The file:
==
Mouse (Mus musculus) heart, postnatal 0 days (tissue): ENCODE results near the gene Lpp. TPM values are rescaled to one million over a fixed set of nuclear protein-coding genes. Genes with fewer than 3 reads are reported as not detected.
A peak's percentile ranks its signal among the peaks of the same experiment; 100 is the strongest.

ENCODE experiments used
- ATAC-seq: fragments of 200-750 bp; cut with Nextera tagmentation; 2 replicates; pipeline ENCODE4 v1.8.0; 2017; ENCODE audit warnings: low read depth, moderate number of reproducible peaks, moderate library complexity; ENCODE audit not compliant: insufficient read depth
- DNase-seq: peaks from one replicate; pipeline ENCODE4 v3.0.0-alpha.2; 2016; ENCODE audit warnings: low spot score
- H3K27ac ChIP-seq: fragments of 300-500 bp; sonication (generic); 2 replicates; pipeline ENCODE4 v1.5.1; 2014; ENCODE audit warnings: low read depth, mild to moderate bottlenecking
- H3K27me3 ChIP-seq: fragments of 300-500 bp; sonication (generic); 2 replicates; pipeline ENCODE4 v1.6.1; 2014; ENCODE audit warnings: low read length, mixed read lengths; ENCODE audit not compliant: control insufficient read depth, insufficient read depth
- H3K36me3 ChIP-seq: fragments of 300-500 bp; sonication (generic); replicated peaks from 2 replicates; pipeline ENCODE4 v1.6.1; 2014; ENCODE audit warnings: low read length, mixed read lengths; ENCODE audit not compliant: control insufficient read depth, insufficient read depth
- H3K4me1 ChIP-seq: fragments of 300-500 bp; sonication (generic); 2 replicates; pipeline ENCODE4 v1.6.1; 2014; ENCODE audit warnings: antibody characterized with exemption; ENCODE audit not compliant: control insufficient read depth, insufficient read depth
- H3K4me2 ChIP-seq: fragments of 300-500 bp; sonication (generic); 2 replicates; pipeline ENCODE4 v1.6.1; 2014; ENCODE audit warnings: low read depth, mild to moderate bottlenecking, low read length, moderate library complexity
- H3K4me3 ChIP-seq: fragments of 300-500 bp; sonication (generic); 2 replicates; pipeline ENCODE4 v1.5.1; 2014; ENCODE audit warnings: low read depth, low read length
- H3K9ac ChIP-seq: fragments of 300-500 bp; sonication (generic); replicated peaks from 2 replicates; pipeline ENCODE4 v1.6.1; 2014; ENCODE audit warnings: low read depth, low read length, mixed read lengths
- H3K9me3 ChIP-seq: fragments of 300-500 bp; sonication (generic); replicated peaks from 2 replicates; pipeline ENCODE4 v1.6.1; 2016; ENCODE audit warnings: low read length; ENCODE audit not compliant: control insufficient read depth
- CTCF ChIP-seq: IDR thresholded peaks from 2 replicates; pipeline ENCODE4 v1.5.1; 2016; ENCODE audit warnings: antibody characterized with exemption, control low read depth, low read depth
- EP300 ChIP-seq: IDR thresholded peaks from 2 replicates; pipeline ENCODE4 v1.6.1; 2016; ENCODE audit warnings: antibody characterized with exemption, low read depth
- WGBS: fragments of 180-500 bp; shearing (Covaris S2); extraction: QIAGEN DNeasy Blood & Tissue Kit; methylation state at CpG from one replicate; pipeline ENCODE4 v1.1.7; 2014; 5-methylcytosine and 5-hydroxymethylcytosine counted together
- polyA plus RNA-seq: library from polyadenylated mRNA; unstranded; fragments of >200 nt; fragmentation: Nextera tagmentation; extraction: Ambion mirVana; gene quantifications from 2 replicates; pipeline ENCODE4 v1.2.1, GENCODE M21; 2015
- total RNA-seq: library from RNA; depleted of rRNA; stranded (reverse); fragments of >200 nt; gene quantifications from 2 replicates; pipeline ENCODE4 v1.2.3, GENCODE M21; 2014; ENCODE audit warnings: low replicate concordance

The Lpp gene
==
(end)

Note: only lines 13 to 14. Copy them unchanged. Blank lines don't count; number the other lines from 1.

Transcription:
- H3K9me3 ChIP-seq: fragments of 300-500 bp; sonication (generic); replicated peaks from 2 replicates; pipeline ENCODE4 v1.6.1; 2016; ENCODE audit warnings: low read length; ENCODE audit not compliant: control insufficient read depth
- CTCF ChIP-seq: IDR thresholded peaks from 2 replicates; pipeline ENCODE4 v1.5.1; 2016; ENCODE audit warnings: antibody characterized with exemption, control low read depth, low read depth